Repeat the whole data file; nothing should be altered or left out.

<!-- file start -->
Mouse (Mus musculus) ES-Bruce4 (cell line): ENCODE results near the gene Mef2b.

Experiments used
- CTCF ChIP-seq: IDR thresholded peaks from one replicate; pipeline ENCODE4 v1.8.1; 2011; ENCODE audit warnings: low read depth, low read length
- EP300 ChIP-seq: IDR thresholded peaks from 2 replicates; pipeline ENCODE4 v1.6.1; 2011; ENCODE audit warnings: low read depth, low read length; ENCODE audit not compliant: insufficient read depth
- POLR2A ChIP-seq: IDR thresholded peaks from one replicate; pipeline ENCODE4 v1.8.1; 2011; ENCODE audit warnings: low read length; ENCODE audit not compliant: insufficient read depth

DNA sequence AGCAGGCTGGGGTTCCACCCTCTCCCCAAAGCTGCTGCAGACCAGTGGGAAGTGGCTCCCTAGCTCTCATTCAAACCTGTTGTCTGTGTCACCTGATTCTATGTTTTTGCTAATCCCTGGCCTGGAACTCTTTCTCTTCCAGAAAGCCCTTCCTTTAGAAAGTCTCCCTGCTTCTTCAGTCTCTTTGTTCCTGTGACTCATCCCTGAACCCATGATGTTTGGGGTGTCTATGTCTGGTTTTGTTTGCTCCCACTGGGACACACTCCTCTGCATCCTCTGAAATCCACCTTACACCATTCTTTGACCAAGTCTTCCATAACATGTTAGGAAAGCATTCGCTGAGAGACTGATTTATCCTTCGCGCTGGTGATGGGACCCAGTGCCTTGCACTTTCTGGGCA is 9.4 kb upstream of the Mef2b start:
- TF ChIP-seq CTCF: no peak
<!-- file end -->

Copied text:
Mouse (Mus musculus) ES-Bruce4 (cell line): ENCODE results near the gene Mef2b.

Experiments used
- CTCF ChIP-seq: IDR thresholded peaks from one replicate; pipeline ENCODE4 v1.8.1; 2011; ENCODE audit warnings: low read depth, low read length
- EP300 ChIP-seq: IDR thresholded peaks from 2 replicates; pipeline ENCODE4 v1.6.1; 2011; ENCODE audit warnings: low read depth, low read length; ENCODE audit not compliant: insufficient read depth
- POLR2A ChIP-seq: IDR thresholded peaks from one replicate; pipeline ENCODE4 v1.8.1; 2011; ENCODE audit warnings: low read length; ENCODE audit not compliant: insufficient read depth

DNA sequence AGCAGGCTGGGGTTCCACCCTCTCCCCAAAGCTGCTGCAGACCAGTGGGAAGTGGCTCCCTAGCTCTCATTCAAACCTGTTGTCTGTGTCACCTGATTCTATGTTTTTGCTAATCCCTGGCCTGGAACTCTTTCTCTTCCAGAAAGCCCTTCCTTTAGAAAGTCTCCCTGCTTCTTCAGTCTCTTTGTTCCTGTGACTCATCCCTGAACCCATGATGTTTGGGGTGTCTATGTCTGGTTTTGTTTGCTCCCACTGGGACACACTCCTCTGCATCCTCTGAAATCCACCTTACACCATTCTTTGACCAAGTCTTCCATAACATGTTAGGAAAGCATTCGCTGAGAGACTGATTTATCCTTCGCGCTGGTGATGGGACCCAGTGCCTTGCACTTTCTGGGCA is 9.4 kb upstream of the Mef2b start:
- TF ChIP-seq CTCF: no peak